It is a matter of paramount importance that these Sri Lankans are spread all over Canada. As a relatively new ethnic group, Sri Lankans have a very high rate of Ph.Ds. It is also noteworthy that over 72% of Sri Lankan families have at least one child who has completed or is in the process of completing university degrees in Canada. This appears to be a remarkable accomplishment of the second generation of Sri Lankans compared to many other ethnic groups. Sri Lankans in Canada have done very well in the business sector too. We have over 35 real-estate agents in Ontario alone. About 15 groceries owned and run by the Tamil Sri Lankans in Toronto. There are about 10 musical bands who are in very big demand. The latest addition to this sector is the Cinnamon Grande Banquets Hall highly patronized by other Canadians for special functions. The Sri Lankans living in Ontario and Alberta have the privilege of watching award-winning Sri Lankan Sinhala and Tamil movies and musical concerts on regular basis. It is noteworthy that a movie is currently being produced between Canada and Sri Lanka based on Chandraratne Bandara’s novel Walakulu Bamma (Wall of Clouds). This film is directed by a famous Toronto-based director Priyankara Witanachchi.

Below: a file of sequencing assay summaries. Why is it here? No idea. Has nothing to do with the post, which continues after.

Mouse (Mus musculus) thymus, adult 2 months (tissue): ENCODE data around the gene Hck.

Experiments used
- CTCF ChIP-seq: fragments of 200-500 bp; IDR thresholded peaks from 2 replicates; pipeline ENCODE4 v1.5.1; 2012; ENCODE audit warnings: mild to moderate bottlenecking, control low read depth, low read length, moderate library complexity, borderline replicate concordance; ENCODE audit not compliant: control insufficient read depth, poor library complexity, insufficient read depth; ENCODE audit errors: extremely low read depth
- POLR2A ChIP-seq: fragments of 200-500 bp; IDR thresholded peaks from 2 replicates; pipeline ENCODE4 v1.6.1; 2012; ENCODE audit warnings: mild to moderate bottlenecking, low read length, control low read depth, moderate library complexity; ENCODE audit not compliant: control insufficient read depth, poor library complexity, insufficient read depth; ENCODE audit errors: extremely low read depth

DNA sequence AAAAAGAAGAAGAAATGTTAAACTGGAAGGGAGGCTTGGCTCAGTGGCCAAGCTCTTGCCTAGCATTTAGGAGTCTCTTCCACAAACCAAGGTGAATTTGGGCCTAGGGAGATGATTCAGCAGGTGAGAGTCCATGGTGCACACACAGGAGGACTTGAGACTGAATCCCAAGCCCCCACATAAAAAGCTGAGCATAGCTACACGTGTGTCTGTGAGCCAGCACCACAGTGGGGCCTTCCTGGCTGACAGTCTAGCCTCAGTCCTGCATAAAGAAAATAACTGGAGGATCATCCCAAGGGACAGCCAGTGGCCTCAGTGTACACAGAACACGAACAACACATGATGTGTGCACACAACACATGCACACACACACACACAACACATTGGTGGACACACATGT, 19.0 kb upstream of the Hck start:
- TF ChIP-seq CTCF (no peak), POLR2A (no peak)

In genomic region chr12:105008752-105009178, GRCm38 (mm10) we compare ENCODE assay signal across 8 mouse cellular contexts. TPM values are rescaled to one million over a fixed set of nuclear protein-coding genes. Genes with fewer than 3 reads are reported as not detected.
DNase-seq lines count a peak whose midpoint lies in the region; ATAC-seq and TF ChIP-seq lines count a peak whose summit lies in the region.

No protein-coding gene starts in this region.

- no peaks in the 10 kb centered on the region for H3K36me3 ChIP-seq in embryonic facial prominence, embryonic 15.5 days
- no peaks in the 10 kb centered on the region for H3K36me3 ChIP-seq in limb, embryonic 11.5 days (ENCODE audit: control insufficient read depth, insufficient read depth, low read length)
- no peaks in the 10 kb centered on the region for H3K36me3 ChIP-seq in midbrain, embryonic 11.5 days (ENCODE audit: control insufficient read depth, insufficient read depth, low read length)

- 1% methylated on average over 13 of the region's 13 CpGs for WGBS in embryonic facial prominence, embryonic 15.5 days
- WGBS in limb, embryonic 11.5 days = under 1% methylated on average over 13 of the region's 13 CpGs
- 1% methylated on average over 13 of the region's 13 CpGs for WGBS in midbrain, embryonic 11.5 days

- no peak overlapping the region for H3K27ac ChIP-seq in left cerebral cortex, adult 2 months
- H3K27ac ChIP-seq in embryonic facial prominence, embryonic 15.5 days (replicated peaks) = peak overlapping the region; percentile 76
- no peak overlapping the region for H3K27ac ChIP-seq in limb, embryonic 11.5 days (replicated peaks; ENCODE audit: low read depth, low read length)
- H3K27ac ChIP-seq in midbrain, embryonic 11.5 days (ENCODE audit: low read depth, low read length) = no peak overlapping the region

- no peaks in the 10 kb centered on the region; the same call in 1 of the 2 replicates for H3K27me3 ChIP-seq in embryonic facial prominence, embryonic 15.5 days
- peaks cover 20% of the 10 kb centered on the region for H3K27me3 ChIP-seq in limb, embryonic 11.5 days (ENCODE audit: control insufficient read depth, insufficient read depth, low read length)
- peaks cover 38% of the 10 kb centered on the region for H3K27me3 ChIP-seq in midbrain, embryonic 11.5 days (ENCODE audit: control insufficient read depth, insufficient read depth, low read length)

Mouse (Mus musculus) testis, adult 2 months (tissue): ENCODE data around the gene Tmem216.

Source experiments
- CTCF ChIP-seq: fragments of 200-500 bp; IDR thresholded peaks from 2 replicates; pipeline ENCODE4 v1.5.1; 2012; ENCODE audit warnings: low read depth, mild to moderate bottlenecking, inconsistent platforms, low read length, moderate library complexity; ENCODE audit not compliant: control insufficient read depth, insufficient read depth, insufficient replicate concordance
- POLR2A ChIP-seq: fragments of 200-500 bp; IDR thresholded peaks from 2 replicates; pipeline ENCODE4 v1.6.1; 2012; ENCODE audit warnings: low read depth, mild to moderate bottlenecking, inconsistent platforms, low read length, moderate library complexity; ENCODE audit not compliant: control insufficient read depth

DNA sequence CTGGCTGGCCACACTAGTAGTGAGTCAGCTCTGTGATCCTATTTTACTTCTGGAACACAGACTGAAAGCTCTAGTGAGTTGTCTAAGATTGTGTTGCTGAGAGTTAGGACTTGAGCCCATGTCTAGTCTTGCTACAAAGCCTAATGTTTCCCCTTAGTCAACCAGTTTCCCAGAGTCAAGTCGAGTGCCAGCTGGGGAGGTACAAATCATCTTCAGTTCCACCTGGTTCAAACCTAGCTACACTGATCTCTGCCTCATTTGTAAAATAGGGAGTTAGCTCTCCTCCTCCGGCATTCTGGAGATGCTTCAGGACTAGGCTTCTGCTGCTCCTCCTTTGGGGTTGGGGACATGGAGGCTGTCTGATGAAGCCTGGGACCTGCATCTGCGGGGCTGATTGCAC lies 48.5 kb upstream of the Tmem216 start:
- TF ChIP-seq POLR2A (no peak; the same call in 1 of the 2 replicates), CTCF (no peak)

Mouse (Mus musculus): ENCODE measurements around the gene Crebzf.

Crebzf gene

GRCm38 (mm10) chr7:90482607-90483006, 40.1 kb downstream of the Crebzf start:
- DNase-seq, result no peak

Given the 70-year old history in Canada as an ethnic group, the people of Sri Lankan origin have created history here in Canada in a variety of ways.

Another important feature of the Sri Lankans is their long-cherished values, manners, and countenance. They are perceived as smiling, kind hearted and caring people. These are the legacies of their original upbringing in the country of origin. The Sri Lankans have already built trust among the other Canadians with whom they work on a day-to-day basis. They are committed to their goals, blessed with Buddhist, Hindu, Islamic and Christian values and brave in taking risks.